Press Digest: Donbass elections leave Moscow in a tight spot

According to Kommersant, the international reaction to the Donbass elections was predictable. Source: TASS

According to Kommersant, the international reaction to the Donbass elections was predictable. Source: TASS

RBTH presents a selection of views from leading Russian media on international events, featuring analysis of the political situation in the wake of the elections held in the self-proclaimed republics in eastern Ukraine on Nov. 2.


The Kommersant newspaper reports that Ukrainian President Petro Poroshenko is obliged to admit that his plan to regulate the conflict in the Donbass region of eastern Ukraine has not succeeded and that the governing coalition of Ukraine, which was formed after the parliamentary elections, must now adopt a new strategy. Kiev now plans to repeal the law granting special status to the eastern regions. Poroshenko's decision is a response to the elections held in the self-proclaimed Donetsk People’s Republic (DPR) and Lugansk People’s Republic (LPR) on Nov. 2, which in Kiev were considered a violation of the Minsk Agreements, according to the newspaper. However, the Ukrainian president made it clear that the possibility of dialogue remains intact: "We will be willing to pass a new law – in the event that all sides return to the implementation of the Minsk Protocol."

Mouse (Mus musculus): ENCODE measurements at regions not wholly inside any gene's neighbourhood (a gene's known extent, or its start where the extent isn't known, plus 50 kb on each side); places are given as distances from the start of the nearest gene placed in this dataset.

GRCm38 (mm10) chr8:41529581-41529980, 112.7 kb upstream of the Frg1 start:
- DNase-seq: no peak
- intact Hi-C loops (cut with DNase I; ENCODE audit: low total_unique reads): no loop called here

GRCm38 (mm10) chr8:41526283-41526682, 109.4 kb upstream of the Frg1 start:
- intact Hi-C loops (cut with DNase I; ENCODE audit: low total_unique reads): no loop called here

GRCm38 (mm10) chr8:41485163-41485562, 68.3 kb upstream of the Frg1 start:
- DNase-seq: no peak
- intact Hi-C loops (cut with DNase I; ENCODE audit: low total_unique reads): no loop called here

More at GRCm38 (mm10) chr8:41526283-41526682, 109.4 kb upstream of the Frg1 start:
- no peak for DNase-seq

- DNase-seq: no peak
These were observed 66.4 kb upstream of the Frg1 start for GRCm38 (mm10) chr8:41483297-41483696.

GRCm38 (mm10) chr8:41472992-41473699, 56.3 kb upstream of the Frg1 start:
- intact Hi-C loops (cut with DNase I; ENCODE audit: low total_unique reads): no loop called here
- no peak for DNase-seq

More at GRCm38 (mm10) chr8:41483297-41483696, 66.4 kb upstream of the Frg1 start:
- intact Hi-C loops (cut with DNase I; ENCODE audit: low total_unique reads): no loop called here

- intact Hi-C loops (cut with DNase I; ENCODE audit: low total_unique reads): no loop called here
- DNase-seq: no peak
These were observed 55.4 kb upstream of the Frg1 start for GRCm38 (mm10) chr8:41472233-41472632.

The international reaction to the Donbass elections was predictable. The U.S. and the EU started speaking about the possibility of introducing new sanctions against Moscow if it recognized the results of the elections. Finding itself in a difficult situation, Russia, even though it announced that the Donbass elections had taken place, has for now refrained from officially recognizing them. In the opinion of General Director of the Russian Foreign Affairs Council Andrei Kortunov, "For Moscow it is important not to pursue its relationship with the DPR and LPR too far," since any further convergence between Moscow and DPR and LPR will not only increase external pressure on Russia, but will also weaken the "pro-peace party" in Kiev. 

Moskovsky Komsomolets 

The Moskovsky Komsomolets newspaper writes that each side in the Ukrainian conflict is now blaming its opponents for the violation of the Minsk Agreements, and Kiev even says that the law giving the Southeast special status has also been violated. The problem, according to the publication, is that the Minsk Agreements do not say anything about the election date, and the date of Dec. 7, which Ukrainian President Petro Poroshenko had proposed, was not agreed on by the trilateral negotiating committee.

The newspaper cites the Russian Foreign Ministry as saying that, "according to the Minsk Agreements, the aforementioned elections were agreed to be held in the period between October 19 and November 3,” whereas the date of December 7 "contradicts the Minsk Agreements."

Moskovsky Komsomolets writes that everyone sees what they want in the Minsk Agreements. Moreover, the newspaper remarks that out of the 12 points stipulated in the Minsk Agreements only a few have been respected, while the others have either been violated or not implemented at all. This testifies to the general disagreement that reigns among the contracting parties concerning the actions that need to be taken. Moskovsky Komsomolets believes that the main issue now is whether the repeal of the law on special status will mark Ukraine's final exit from the Minsk Agreements, a step that may lead to the renewal of military action.

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